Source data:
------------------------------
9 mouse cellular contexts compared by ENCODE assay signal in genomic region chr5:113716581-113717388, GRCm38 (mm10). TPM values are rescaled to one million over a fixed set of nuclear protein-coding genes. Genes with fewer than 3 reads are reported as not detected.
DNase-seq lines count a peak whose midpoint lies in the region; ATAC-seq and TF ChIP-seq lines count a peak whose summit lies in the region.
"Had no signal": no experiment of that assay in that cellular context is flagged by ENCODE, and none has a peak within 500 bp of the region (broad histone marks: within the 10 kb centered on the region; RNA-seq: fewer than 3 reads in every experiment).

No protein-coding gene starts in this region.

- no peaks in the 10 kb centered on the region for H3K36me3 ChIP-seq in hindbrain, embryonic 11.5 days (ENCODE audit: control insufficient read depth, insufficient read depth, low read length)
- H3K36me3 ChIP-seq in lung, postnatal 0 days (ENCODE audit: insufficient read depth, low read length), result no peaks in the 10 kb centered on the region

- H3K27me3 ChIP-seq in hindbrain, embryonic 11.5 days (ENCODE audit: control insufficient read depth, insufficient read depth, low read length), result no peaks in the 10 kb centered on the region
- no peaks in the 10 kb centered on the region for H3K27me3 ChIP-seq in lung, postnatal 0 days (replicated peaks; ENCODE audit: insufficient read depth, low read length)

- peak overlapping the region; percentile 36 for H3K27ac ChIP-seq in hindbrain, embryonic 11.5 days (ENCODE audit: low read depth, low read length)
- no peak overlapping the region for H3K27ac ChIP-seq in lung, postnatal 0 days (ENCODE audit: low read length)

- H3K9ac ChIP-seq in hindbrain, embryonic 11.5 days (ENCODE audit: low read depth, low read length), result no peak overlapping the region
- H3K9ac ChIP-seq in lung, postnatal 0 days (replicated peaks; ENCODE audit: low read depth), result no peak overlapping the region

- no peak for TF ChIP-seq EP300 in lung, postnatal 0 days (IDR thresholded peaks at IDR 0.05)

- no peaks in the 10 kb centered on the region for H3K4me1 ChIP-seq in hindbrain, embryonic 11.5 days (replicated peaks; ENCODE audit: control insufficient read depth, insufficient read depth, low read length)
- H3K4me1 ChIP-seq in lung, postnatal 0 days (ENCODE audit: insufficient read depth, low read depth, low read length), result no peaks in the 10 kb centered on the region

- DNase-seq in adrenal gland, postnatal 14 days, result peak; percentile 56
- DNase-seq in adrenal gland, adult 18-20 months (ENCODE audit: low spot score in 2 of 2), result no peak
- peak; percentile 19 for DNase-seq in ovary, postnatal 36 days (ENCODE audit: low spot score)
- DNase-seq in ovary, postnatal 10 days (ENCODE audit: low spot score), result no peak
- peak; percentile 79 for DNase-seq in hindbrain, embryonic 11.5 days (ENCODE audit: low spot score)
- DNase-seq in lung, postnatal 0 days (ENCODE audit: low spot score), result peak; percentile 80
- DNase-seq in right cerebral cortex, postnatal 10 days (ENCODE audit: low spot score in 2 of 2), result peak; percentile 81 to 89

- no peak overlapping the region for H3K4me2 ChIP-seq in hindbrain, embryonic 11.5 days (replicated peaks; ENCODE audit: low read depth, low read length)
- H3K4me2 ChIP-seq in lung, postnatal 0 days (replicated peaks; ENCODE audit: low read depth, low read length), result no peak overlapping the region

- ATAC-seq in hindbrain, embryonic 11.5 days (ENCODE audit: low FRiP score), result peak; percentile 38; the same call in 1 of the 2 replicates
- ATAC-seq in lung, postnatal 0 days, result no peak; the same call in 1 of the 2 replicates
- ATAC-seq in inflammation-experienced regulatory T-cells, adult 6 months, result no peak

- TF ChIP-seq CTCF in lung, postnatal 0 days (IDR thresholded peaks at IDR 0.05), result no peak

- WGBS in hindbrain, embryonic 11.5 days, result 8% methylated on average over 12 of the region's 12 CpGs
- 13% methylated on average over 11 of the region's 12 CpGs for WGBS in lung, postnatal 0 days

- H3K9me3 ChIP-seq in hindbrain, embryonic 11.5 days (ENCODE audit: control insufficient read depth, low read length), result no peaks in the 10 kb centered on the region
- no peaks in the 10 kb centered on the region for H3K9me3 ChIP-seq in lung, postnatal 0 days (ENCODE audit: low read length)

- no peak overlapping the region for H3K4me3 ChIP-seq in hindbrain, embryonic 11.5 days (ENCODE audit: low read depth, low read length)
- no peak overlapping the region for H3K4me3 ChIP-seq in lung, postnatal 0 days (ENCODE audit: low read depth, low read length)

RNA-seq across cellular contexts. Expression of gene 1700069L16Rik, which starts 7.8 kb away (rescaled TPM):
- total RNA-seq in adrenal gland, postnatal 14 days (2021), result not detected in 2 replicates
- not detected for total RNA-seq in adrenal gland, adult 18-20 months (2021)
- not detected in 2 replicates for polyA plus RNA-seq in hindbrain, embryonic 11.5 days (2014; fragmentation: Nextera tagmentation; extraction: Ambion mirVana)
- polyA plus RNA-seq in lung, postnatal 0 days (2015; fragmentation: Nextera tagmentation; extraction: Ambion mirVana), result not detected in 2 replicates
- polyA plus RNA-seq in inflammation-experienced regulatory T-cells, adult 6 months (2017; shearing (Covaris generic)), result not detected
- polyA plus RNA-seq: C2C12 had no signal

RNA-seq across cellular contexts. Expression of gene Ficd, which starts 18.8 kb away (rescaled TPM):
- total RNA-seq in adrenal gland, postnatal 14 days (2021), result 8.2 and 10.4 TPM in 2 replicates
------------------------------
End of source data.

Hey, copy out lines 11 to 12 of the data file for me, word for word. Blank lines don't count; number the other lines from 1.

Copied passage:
- H3K9ac ChIP-seq in hindbrain, embryonic 11.5 days (ENCODE audit: low read depth, low read length), result no peak overlapping the region
- H3K9ac ChIP-seq in lung, postnatal 0 days (replicated peaks; ENCODE audit: low read depth), result no peak overlapping the region